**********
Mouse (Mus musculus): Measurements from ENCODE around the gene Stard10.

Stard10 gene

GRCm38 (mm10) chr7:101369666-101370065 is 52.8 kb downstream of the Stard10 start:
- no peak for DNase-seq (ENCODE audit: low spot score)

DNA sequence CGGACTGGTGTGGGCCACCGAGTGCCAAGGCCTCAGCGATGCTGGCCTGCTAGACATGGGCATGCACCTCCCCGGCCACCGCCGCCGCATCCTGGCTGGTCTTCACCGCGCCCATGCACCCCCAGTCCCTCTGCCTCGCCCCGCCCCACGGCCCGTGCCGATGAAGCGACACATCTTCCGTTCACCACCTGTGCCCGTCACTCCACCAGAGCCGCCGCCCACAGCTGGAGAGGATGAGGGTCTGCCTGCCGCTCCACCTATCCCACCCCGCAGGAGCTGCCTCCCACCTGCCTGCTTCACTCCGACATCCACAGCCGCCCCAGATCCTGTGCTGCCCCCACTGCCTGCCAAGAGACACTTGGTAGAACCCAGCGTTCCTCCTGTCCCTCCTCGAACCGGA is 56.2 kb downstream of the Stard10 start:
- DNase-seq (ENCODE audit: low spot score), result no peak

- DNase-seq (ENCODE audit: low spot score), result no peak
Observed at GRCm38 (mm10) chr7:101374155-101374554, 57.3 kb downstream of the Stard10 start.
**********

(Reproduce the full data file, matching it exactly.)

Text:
Mouse (Mus musculus): Measurements from ENCODE around the gene Stard10.

Stard10 gene

GRCm38 (mm10) chr7:101369666-101370065 is 52.8 kb downstream of the Stard10 start:
- no peak for DNase-seq (ENCODE audit: low spot score)

DNA sequence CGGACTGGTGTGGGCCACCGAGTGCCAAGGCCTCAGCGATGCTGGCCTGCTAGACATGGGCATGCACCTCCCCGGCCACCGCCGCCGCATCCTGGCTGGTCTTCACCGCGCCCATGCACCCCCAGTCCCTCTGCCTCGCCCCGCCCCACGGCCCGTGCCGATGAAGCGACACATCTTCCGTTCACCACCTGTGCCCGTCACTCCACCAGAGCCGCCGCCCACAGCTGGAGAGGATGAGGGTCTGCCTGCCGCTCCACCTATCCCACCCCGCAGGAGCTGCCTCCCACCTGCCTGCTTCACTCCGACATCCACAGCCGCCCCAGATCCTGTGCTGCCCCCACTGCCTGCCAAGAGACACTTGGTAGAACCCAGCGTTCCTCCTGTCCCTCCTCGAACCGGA is 56.2 kb downstream of the Stard10 start:
- DNase-seq (ENCODE audit: low spot score), result no peak

- DNase-seq (ENCODE audit: low spot score), result no peak
Observed at GRCm38 (mm10) chr7:101374155-101374554, 57.3 kb downstream of the Stard10 start.